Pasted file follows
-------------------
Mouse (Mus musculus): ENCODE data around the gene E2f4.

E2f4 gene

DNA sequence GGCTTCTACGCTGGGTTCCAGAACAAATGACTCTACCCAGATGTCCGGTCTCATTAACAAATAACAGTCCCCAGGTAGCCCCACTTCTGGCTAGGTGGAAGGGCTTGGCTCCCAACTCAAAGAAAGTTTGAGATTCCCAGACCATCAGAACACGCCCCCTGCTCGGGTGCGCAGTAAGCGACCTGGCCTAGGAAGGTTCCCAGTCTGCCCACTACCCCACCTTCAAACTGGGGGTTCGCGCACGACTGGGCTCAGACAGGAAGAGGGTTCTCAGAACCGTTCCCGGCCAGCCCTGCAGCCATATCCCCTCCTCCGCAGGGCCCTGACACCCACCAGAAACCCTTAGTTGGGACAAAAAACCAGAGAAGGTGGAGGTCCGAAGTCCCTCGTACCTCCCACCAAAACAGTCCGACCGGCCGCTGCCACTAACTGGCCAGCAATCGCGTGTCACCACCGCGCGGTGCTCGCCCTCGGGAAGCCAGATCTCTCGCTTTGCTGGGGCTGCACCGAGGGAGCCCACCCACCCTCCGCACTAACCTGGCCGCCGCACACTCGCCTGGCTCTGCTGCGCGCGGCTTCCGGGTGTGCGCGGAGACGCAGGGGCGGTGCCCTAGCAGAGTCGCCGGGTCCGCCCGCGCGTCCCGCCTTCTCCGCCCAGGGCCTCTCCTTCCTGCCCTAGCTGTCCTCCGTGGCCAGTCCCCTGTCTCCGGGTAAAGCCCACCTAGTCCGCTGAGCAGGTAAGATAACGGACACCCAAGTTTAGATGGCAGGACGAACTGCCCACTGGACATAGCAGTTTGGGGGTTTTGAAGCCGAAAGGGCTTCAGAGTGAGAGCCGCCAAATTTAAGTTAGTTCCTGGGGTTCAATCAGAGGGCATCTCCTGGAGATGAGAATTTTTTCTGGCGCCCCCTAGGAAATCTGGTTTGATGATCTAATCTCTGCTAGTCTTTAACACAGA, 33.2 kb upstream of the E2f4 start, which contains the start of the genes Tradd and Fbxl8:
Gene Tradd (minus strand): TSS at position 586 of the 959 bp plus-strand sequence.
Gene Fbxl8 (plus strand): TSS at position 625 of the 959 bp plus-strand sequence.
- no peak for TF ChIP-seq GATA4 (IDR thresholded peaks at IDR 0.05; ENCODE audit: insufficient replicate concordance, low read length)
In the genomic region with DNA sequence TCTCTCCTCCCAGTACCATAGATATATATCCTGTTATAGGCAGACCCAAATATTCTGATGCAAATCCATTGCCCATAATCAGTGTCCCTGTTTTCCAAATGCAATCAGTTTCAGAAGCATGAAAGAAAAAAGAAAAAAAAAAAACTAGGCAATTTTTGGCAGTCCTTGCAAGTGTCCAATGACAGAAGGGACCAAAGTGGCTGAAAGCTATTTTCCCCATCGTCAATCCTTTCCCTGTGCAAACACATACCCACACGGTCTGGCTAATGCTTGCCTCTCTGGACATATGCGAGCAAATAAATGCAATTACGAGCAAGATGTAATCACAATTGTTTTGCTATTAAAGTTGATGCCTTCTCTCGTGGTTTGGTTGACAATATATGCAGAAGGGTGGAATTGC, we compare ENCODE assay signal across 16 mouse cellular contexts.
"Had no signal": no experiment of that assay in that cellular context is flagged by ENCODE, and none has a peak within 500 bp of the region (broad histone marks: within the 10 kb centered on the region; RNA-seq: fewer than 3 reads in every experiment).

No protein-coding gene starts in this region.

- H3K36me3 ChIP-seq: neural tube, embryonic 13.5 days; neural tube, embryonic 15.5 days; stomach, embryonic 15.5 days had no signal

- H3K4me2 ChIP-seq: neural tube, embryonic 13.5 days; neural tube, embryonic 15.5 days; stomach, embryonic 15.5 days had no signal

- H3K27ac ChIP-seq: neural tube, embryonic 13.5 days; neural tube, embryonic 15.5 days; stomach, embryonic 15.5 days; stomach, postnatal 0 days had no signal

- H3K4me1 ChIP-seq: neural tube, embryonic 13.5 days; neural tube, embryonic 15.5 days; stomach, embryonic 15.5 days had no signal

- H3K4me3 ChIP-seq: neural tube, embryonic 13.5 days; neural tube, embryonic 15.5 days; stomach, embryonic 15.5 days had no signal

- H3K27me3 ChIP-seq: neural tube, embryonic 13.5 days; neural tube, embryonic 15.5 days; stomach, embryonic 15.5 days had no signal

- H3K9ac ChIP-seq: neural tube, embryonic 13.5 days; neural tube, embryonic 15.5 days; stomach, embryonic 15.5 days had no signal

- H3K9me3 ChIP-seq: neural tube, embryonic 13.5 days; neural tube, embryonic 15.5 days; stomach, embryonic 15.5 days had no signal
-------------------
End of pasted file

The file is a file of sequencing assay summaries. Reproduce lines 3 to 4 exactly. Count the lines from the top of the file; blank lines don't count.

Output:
DNA sequence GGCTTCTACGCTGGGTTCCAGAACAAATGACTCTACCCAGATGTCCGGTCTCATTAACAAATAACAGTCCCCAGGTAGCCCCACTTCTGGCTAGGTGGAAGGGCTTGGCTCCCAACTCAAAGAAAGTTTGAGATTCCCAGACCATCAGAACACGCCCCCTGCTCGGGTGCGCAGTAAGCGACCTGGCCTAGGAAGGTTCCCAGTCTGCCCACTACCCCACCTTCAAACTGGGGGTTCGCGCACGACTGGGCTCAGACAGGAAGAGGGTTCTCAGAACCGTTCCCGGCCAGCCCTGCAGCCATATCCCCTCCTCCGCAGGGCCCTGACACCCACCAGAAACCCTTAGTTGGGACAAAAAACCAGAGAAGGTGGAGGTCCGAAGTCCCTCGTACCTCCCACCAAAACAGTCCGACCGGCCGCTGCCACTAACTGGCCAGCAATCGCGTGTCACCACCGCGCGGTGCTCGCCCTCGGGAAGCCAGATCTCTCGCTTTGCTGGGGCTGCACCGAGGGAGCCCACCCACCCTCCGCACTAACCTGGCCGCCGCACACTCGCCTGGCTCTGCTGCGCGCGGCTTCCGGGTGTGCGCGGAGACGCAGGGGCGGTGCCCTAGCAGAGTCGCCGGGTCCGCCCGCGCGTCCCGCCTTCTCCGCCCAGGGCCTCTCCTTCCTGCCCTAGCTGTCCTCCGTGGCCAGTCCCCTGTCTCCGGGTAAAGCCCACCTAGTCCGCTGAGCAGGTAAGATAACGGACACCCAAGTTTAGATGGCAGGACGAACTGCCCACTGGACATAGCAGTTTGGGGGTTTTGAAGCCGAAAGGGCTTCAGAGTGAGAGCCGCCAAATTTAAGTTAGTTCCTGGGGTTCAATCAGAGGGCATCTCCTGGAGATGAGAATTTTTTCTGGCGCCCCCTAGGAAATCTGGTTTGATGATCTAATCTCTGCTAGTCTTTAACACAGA, 33.2 kb upstream of the E2f4 start, which contains the start of the genes Tradd and Fbxl8:
Gene Tradd (minus strand): TSS at position 586 of the 959 bp plus-strand sequence.